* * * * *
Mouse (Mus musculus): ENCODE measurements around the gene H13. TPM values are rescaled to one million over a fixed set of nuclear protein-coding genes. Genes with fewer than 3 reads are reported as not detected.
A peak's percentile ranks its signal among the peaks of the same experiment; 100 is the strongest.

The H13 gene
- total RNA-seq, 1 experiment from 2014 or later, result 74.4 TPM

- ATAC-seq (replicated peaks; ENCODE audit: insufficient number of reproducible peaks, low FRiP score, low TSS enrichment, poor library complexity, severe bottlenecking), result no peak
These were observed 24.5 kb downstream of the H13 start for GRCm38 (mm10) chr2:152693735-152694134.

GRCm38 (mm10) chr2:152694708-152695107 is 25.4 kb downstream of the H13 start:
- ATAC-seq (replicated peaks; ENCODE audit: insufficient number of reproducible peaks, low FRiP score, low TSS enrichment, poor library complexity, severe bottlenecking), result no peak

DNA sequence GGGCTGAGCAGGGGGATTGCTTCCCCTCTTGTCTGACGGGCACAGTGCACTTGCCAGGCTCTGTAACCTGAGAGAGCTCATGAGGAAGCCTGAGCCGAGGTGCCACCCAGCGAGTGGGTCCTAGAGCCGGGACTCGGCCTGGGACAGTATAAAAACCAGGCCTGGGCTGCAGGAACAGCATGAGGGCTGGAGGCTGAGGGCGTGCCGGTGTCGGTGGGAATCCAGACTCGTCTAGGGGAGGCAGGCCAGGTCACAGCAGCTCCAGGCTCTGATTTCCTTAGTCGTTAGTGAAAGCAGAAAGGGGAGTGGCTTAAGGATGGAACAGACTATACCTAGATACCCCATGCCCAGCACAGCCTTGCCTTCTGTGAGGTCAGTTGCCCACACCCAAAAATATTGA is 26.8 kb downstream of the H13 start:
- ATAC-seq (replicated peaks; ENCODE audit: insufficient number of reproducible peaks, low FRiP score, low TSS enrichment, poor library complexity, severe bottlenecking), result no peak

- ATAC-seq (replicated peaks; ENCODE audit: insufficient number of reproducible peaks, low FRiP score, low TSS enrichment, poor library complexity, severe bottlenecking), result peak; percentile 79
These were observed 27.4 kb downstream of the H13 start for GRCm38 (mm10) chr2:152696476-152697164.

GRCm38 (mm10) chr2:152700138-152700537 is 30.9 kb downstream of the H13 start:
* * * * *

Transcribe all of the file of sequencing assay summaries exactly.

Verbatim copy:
Mouse (Mus musculus): ENCODE measurements around the gene H13. TPM values are rescaled to one million over a fixed set of nuclear protein-coding genes. Genes with fewer than 3 reads are reported as not detected.
A peak's percentile ranks its signal among the peaks of the same experiment; 100 is the strongest.

The H13 gene
- total RNA-seq, 1 experiment from 2014 or later, result 74.4 TPM

- ATAC-seq (replicated peaks; ENCODE audit: insufficient number of reproducible peaks, low FRiP score, low TSS enrichment, poor library complexity, severe bottlenecking), result no peak
These were observed 24.5 kb downstream of the H13 start for GRCm38 (mm10) chr2:152693735-152694134.

GRCm38 (mm10) chr2:152694708-152695107 is 25.4 kb downstream of the H13 start:
- ATAC-seq (replicated peaks; ENCODE audit: insufficient number of reproducible peaks, low FRiP score, low TSS enrichment, poor library complexity, severe bottlenecking), result no peak

DNA sequence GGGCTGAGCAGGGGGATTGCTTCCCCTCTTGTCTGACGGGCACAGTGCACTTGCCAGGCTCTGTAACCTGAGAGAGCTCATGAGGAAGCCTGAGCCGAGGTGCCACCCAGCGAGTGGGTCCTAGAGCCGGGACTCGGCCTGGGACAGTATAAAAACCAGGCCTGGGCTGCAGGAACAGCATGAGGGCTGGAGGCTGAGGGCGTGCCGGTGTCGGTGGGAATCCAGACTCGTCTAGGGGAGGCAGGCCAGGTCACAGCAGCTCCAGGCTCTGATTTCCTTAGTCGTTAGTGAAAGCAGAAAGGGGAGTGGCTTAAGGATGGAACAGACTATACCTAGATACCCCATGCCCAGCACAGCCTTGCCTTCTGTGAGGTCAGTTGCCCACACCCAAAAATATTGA is 26.8 kb downstream of the H13 start:
- ATAC-seq (replicated peaks; ENCODE audit: insufficient number of reproducible peaks, low FRiP score, low TSS enrichment, poor library complexity, severe bottlenecking), result no peak

- ATAC-seq (replicated peaks; ENCODE audit: insufficient number of reproducible peaks, low FRiP score, low TSS enrichment, poor library complexity, severe bottlenecking), result peak; percentile 79
These were observed 27.4 kb downstream of the H13 start for GRCm38 (mm10) chr2:152696476-152697164.

GRCm38 (mm10) chr2:152700138-152700537 is 30.9 kb downstream of the H13 start: